Journal of Neural Transmission

, Volume 106, Issue 2, pp 183–196

Attenuated extracellular dopamine levels after stress and amphetamine in the nucleus accumbens of rats with neonatal ventral hippocampal damage

Authors

  • S. M. Lillrank
    • Clinical Brain Disorders Branch, IRP, NIMH, Neuroscience Center, Washington, D.C., U.S.A.
  • B. K. Lipska
    • Clinical Brain Disorders Branch, IRP, NIMH, Neuroscience Center, Washington, D.C., U.S.A.
  • B. S. Kolachana
    • Clinical Brain Disorders Branch, IRP, NIMH, Neuroscience Center, Washington, D.C., U.S.A.
  • D. R. Weinberger
    • Clinical Brain Disorders Branch, IRP, NIMH, Neuroscience Center, Washington, D.C., U.S.A.

DOI: 10.1007/s007020050150

Cite this article as:
Lillrank, S., Lipska, B., Kolachana, B. et al. J Neural Transm (1999) 106: 183. doi:10.1007/s007020050150

Summary.

In vivo microdialysis was used to study the effects of restraint stress (30 min) and amphetamine (AMPH) (5 mg/kg, i.p.) in awake adult male rats with neonatal ventral hippocampal (VH) damage. Extracellular levels of dopamine (DA), dihydrophenylacetate (DOPAC), homovanillate (HVA) and 5-hydroxyindolacetate (5-HIAA) were measured in the nucleus accumbens (NA). There were no differences in the baseline levels of DA, DOPAC, HVA or 5-HIAA in the lesioned as compared to the sham rats. Release from restraint resulted in increased extracellular levels of DA in the sham but not in the lesioned animals. AMPH increased DA release in both sham operated and lesioned animals, but this increase was significantly attenuated in the lesioned rats. Our data suggest that this developmental lesion alters function of the dopaminergic system in response to environmental and pharmacological challenge.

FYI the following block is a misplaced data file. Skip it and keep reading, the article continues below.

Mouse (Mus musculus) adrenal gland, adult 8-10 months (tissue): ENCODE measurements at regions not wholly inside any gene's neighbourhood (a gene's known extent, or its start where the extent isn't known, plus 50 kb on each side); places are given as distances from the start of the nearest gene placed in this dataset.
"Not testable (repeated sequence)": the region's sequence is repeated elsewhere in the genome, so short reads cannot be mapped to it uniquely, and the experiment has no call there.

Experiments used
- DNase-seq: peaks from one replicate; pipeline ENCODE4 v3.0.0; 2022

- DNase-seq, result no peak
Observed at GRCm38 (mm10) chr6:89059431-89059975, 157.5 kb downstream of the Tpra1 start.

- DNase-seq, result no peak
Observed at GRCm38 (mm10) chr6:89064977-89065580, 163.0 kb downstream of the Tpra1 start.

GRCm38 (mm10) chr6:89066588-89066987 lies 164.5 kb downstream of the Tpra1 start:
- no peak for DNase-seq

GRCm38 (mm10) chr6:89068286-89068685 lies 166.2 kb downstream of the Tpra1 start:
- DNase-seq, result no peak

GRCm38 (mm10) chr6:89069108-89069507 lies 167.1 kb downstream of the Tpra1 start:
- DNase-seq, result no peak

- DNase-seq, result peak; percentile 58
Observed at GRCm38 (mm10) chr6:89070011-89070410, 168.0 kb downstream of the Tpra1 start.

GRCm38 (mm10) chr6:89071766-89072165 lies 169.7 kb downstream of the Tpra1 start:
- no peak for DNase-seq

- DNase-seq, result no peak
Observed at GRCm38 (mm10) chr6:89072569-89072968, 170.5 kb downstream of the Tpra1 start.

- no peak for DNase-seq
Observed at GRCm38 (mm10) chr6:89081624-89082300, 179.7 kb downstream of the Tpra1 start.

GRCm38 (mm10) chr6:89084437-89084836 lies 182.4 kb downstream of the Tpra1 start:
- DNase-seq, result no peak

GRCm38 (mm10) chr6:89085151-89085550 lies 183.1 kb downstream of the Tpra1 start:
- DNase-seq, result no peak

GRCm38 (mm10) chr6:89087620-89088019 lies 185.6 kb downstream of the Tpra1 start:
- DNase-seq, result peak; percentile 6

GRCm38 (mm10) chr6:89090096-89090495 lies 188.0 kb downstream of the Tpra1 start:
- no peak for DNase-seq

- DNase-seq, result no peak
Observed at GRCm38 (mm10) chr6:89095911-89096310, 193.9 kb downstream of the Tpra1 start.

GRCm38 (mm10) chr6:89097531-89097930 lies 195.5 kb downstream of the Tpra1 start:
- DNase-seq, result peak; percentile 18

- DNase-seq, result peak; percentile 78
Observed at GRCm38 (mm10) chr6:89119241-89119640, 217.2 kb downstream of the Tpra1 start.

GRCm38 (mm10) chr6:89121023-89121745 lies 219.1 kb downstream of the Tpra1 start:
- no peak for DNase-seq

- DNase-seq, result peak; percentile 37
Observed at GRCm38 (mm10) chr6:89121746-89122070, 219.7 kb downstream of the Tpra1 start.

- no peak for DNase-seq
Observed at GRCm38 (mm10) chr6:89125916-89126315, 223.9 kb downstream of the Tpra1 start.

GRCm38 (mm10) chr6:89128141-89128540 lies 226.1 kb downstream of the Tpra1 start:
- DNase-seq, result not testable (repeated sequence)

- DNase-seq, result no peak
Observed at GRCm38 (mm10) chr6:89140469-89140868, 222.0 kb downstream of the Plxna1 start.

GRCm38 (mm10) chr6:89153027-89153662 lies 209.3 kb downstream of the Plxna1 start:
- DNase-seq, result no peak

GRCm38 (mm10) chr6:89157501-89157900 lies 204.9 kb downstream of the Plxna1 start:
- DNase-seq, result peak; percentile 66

Keywords: Hippocampusmicrodialysisdopamineamphetamineibotenic acid5-HIAA.
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© Springer-Verlag Wien 1999